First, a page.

Another criticism describes the ontological argument that society can not have "needs" as a human being does, and even if society does have needs they need not be met. Anthony Giddens argues that functionalist explanations may all be rewritten as historical accounts of individual human actions and consequences (see Structuration theory).
A further criticism directed at functionalism is that it contains no sense of agency, that individuals are seen as puppets, acting as their role requires. Yet Holmwood states that the most sophisticated forms of functionalism are based on “a highly developed concept of action” [2005:107], and as was explained above, Parsons took as his starting point the individual and their actions. His theory did not however articulate how these actors exercise their agency in opposition to the socialisation and inculcation of accepted norms. As has been shown above, Merton addressed this limitation through his concept of deviance, and so it can be seen that functionalism allows for agency. It cannot, however, explain why individuals choose to accept or reject the accepted norms, why and in what circumstances they choose to exercise their agency, and this does remain a considerable limitation of the theory.
Further criticisms have been levelled at functionalism by proponents of other social theories, particularly conflict theorists, marxists, feminists and postmodernists. Conflict theorists criticised functionalism’s concept of systems as giving far too much weight to integration and consensus, and neglecting independence and conflict [Holmwood, 2005:100]. Lockwood [in Holmwood, 2005:101], in line with conflict theory, suggested that Parsons’ theory missed the concept of system contradiction. He did not account for those parts of the system that might have tendencies to mal-integration. According to Lockwood, it was these tendencies that come to the surface as opposition and conflict among actors. However Parsons’ thought that the issues of conflict and cooperation were very much intertwined and sought to account for both in his model [Holmwood, 2005:103]. In this however he was limited by his analysis of an ‘ideal type’ of society which was characterised by consensus. Merton, through his critique of functional unity, introduced into functionalism an explicit analysis of tension and conflict.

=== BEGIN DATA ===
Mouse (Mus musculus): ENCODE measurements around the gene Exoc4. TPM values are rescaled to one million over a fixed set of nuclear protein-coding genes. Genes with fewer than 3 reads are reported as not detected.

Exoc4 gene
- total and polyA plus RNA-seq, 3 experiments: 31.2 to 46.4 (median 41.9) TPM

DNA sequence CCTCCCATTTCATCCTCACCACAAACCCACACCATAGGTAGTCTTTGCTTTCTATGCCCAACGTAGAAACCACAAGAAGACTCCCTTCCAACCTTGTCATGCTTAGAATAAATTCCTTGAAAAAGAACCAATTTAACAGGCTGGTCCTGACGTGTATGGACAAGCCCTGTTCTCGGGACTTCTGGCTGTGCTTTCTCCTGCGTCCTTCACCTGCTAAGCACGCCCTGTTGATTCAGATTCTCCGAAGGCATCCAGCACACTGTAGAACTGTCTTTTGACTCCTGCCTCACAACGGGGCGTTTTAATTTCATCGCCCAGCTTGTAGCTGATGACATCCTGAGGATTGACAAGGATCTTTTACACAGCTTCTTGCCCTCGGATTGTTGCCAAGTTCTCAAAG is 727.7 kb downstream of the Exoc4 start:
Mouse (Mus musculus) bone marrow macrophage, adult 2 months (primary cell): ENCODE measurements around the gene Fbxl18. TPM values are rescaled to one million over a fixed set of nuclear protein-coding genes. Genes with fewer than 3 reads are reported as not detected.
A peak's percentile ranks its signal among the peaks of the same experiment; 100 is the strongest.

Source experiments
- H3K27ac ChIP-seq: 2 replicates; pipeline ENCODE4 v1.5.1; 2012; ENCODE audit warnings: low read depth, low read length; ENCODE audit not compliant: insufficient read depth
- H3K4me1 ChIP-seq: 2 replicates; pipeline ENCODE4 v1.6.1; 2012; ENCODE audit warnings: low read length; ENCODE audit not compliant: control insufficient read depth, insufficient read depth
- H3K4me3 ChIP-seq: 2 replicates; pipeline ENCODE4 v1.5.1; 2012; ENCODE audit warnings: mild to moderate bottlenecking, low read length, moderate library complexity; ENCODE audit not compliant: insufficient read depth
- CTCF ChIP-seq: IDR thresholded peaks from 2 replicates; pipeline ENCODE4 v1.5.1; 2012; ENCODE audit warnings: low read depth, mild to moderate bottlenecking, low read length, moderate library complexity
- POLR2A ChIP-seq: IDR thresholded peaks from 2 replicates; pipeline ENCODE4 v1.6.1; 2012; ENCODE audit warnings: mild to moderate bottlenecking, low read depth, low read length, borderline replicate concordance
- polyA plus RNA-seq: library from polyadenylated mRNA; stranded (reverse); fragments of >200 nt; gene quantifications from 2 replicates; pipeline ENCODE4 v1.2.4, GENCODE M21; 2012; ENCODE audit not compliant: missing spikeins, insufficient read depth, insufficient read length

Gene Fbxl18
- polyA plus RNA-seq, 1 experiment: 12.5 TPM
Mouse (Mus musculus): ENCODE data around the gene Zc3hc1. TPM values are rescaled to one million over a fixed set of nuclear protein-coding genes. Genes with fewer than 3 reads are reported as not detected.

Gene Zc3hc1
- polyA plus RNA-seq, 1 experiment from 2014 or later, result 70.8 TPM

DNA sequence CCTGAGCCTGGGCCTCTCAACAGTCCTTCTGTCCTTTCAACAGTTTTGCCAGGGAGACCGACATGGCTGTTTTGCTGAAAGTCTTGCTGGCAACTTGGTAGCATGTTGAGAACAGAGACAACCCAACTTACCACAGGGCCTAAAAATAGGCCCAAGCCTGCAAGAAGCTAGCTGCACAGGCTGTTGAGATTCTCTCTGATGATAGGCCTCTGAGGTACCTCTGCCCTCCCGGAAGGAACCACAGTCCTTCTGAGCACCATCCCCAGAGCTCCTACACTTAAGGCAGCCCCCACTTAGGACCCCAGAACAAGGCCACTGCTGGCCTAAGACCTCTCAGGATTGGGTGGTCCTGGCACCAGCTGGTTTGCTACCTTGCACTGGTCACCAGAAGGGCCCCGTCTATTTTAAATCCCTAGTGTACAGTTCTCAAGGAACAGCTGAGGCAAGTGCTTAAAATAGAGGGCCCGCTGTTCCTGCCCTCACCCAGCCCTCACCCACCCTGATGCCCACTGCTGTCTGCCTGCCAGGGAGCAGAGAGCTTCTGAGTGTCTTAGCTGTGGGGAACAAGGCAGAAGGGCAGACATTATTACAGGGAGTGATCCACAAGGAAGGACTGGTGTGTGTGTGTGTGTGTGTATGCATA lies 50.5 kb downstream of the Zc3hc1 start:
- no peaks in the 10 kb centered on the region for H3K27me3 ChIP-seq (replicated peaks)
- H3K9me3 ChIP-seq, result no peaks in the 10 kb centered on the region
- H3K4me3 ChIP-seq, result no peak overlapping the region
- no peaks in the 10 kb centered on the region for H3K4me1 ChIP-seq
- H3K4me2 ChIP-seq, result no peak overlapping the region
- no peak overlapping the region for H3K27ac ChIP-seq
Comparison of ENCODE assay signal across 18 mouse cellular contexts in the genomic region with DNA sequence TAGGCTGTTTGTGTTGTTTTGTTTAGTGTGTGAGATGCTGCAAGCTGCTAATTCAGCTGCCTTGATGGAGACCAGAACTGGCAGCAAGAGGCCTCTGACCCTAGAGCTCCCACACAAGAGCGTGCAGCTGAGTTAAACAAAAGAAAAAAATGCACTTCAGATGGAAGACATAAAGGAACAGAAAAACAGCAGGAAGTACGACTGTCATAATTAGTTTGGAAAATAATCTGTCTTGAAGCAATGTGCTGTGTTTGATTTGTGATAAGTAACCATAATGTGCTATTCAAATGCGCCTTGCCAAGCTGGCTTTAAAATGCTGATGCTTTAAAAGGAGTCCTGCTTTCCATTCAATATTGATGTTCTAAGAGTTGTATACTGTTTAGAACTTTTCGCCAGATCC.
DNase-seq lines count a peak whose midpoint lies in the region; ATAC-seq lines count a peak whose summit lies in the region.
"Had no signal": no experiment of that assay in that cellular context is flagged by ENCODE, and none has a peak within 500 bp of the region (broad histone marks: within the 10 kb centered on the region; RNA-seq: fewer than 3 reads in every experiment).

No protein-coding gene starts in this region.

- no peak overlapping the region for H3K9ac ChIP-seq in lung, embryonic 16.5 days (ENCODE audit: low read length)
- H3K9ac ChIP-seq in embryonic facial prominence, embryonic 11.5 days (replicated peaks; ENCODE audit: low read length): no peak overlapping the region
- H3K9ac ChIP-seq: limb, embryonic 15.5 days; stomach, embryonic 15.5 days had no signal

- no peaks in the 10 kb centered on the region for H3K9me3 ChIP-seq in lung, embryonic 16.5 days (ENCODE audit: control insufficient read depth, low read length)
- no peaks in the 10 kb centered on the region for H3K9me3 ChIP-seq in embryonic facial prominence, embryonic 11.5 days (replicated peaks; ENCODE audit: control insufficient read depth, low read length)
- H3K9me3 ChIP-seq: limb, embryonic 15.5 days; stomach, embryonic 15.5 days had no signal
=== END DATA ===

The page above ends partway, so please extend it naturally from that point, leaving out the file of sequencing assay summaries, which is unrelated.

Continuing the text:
Marxism which was revived soon after the emergence of conflict theory, criticised professional sociology (functionalism and conflict theory alike) for being partisan to advanced welfare capitalism [Holmwood, 2005:103]. Gouldner [in Holmwood, 2005:103] thought that Parsons’ theory specifically was an expression of the dominant interests of welfare capitalism, that it justified institutions with reference to the function they fulfill for society. It may be that Parsons’ work implied or articulated that certain institutions were necessary to fulfill the functional prerequisites of society, but whether or not this is the case, Merton explicitly states that institutions are not indispensable and that there are functional alternatives. That he does not identify any alternatives to the current institutions does reflect a conservative bias, which as has been stated before is a product of the specific time that he was writing in. As functionalism’s prominence was ending, feminism was on the rise, and it attempted a radical criticism of functionalism. It believed that functionalism neglected the suppression of women within the family structure. Holmwood [2005:103] shows, however, that Parsons did in fact describe the situations where tensions and conflict existed or were about to take place, even if he didn’t articulate those conflicts. Some feminists agree, suggesting that Parsons’ provided accurate descriptions of these situations. [Johnson in Holmwood, 2005:103]. On the other hand, Parsons recognised that he had oversimplified his functional analysis of women in relation to work and the family, and focused on the positive functions of the family for society and not on its dysfunctions for women. Merton, too, although addressing situations where function and dysfunction occurred simultaneously, lacked a “feminist sensibility” [Holmwood, 2005:103], although I repeat this was likely a product of the desire for social order.